bluster (n.)

1580s, "a storm of violent wind," from bluster (v.). Meaning "noisy, boisterous, inflated talk" is from 1704.

bluster (v.)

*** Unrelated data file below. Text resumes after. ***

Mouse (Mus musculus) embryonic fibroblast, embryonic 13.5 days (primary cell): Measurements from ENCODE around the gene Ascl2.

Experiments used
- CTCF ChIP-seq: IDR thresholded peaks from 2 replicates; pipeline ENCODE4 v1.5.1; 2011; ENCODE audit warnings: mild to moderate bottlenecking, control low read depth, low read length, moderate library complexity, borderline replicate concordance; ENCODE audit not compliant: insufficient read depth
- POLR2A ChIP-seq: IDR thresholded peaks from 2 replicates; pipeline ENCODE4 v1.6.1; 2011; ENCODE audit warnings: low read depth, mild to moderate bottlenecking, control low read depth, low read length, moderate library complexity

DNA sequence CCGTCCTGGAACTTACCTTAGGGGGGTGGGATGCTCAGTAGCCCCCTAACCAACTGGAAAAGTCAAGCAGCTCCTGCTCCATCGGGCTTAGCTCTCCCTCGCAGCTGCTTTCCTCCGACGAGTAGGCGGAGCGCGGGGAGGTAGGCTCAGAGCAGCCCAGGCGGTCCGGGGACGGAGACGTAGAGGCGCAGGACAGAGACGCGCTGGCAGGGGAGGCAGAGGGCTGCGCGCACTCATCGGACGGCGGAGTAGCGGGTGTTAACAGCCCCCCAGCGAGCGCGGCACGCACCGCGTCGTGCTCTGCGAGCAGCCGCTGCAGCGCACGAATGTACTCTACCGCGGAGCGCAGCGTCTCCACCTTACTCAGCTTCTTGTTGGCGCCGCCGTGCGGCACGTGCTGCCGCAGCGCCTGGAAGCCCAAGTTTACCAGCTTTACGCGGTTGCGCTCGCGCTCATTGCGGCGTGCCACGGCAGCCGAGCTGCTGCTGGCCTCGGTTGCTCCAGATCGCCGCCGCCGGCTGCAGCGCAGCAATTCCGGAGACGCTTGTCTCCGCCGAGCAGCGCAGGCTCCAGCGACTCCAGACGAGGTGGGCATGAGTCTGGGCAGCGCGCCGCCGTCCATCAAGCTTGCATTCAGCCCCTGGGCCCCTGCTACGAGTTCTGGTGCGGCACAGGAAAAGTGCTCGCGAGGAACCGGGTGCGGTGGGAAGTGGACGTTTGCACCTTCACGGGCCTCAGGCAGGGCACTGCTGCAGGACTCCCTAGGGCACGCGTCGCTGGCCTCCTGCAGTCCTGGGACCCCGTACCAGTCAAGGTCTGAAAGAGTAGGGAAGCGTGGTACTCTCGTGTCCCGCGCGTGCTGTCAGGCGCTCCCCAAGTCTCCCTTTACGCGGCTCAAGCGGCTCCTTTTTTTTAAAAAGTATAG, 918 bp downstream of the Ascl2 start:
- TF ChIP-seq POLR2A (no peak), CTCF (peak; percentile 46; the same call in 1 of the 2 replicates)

late 14c., "stray blindly or blunderingly, wander aimlessly, go astray;" c. 1400, of persons, "shout loudly and angrily," from a Low German source, such as Middle Low German blüstren "to blow violently," East Frisian blüstern "to bluster," probably from the same source as blow (v.1), or perhaps imitative. Of weather in English from mid-15c. Related: Blustered; blustering.

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